Azrael vs. Bane: round two, Pt. 1

So after Azrael goes mad with power, almost strangles Robin, and assaults Batman while Azrael’s dressed like a robot, he gets put on a probation by Batman.  As in, the Dark Knight doesn’t trust him, like him, or want to be around him.  And after Azrael screws up an undercover police job, it’s time for Bruce Wayne to let Azrael know the bitter truth — he’s a sucky vigilante.  In Azrael #36-40, written by Dennis O’Neil and drawn by Roger Robinson, our dear Jean-Paul Valley has one last chance to prove himself by taking down the biggest, scariest, most powerful supervillain in Batman’s rogue gallery.

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Seriously, conversing with Batman is like talking to your dad when he’s not angry, just disappointed. As usual in a crimefighter’s life, everything goes bonkers at once and Azrael misses his deadline. Also, love interests and stuff, but that’s off topic.  And let’s be fair to Azrael, he’s mentally ill trying desperately to impress another mentally ill man who may be legitimately impossible to impress. Batman can’t even meet his own standards — what chance does the Batfamily have?  But the stakes remain the same: Jean-Paul brings in Bane or Batman’ll punch Azrael out of crimefighting forever.

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Here’s how you know Azrael’s on Batman’s bad side: he makes Azrael fly coach.  Even Robin has his own plane.  For those not in the know (including me about two weeks ago), Nomoz helped train Jean-Paul into Azrael way back in his origin comic.  He’s the sidekick for this arc so Azrael doesn’t have to talk to himself the whole time.

There is a greater theme here spread throughout the pages.  Jean-Paul’s constantly conflicted between his identity as Azrael and himself.  He can’t fight crime without becoming Azrael, but he hates Azrael’s cruelty and violence.  It’s a schizophrenia shaped by his dead father.  Oh, and check out that the dude’s back in his “default” costume.  Of the six Azrael articles I’ve done so far, he’s had three different outfits.

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Need further proof that Azrael’s the most ’90s superhero that ever existed?  He has fire coming out of claws. And the claws are attached to giant golem hands.  You can’t get more extreme ‘tude than that.  And the cape’s not even practical — it’s looks like it’s made out of ribbons pieced together from a Hobby Lobby shopping spree.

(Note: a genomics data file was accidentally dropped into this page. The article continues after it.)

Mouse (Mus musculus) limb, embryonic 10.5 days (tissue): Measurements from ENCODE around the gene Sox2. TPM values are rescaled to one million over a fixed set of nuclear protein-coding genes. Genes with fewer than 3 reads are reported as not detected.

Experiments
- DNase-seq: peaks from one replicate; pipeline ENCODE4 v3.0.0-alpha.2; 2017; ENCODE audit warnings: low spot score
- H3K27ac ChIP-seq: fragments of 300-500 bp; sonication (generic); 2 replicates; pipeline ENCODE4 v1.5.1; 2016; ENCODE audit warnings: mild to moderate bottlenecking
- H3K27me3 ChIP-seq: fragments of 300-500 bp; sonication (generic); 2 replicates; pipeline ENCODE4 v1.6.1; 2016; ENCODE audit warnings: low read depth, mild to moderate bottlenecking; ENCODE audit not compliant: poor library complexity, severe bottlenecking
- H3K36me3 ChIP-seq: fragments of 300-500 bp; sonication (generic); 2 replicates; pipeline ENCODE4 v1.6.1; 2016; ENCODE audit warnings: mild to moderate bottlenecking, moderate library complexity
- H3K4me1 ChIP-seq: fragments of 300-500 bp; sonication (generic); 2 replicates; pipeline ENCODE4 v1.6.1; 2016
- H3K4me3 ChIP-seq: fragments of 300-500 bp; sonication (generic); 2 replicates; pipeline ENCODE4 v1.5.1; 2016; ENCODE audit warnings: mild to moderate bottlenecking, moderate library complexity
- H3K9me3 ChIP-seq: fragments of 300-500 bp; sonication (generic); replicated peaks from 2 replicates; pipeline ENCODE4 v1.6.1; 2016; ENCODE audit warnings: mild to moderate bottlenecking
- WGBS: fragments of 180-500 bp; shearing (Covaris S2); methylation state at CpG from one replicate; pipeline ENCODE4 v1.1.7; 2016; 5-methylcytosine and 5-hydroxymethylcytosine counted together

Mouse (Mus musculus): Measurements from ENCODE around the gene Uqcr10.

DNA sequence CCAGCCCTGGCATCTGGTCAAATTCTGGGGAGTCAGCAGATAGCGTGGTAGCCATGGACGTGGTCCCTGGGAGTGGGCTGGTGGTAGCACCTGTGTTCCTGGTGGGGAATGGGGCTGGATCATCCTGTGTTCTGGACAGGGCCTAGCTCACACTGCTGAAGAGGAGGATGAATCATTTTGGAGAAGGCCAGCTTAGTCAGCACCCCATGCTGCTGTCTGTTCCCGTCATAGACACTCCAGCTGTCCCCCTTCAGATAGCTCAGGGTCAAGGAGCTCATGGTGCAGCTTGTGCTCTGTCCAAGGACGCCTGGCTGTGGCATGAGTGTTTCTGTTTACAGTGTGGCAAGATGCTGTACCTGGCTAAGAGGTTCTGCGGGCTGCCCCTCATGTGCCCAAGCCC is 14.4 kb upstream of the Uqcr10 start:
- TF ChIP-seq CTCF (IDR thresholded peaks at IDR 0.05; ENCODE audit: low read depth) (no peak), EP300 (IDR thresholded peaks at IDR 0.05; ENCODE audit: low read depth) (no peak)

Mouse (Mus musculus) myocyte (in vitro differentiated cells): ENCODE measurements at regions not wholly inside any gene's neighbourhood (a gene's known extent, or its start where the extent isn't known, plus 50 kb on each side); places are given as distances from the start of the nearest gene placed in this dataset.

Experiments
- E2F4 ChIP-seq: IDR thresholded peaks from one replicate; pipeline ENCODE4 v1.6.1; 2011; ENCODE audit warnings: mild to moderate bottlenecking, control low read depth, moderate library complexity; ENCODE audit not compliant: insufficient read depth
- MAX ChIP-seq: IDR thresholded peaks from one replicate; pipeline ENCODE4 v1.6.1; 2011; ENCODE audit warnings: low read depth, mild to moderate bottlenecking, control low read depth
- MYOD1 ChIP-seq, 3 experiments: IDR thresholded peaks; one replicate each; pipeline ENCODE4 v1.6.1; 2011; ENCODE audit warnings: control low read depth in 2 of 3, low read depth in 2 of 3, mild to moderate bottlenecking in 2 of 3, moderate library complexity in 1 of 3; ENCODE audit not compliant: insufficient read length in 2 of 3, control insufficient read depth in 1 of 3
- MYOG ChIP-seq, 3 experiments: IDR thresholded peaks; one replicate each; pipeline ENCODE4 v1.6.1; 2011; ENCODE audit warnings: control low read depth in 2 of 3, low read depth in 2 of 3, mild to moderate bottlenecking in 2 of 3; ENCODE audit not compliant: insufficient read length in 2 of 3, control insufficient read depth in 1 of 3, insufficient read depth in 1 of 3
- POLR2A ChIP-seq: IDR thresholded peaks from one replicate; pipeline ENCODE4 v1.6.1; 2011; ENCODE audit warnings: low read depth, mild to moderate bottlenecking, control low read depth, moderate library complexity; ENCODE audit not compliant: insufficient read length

I’m no historian, but after the super gritty, dark, realistic comics of the late 1980s, the medium compensated with brighter, supernatural, “extreme” adventures.  The 2000s reacted to that by making comics dark again.  Nowadays, we’re in a resurgence of comics written with a lighter touch.  In five or six years, we’ll repeat the infinite cycle — after all, the 1980s came as a response to the trippy, magical LSD-fueled journeys of 1970s superheroes.  For reference, you’re currently watching Azrael kick henchmen butt in 1997.

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Remember how Azrael beat Bane the first time?  He took out Bane’s venom supply causing the supervillain to freak out enough for the lucid Azrael to knock him out.  Bane’s off venom now.  Our poor protagonist has to fight Bane in his purest, non-addicted state.  That’s pretty much why he gets his butt handed to him.  Plus, we have three issues left in our arc.  Sadly, Bane only spares Azrael’s life to give him a greater pain: prison justice.

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Venom’s beyond addictive and no rehab center exists for this sort of ailment.  See what it’s doing to Bird?  If you need more evidence, Batman once succumbed so horribly to venom addiction that it took him a month locked in the batcave of sheer willpower and crazy hallucinations to break it.  Actually, we’ll cover that story next because it’s really good and serves as a prelude to Knightfall.  And Azrael’s withdrawal?  That comes soon, but first, they have to inevitably escape from being tied up and make a terrible situation much worse.

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On Friday, we get our exciting conclusion, and by that I mean several pages of Azrael sweating and crying.

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